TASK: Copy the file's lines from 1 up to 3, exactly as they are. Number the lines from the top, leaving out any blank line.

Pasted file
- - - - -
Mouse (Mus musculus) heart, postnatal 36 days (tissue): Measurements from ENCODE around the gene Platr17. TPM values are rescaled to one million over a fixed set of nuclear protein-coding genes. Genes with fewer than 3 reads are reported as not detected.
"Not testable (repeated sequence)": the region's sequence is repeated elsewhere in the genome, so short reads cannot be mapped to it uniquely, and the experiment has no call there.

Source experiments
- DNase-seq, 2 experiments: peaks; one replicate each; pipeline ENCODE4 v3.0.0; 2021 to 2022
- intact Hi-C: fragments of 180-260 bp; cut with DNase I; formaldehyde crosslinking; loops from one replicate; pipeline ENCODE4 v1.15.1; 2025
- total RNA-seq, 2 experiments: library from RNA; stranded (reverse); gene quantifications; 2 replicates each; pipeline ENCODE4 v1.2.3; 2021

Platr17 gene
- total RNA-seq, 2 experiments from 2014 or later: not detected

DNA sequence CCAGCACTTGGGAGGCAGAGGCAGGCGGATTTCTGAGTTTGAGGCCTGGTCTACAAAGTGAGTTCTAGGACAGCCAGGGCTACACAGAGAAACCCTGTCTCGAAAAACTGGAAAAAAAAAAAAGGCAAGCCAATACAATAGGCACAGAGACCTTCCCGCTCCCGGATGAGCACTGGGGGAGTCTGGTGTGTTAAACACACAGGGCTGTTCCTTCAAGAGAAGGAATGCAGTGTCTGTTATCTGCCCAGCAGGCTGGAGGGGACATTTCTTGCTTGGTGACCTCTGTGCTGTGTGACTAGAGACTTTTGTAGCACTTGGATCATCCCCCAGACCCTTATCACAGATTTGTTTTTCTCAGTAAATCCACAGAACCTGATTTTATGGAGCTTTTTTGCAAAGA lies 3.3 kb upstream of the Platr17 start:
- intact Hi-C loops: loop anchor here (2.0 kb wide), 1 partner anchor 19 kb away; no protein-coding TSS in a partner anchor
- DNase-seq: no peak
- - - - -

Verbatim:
Mouse (Mus musculus) heart, postnatal 36 days (tissue): Measurements from ENCODE around the gene Platr17. TPM values are rescaled to one million over a fixed set of nuclear protein-coding genes. Genes with fewer than 3 reads are reported as not detected.
"Not testable (repeated sequence)": the region's sequence is repeated elsewhere in the genome, so short reads cannot be mapped to it uniquely, and the experiment has no call there.

Source experiments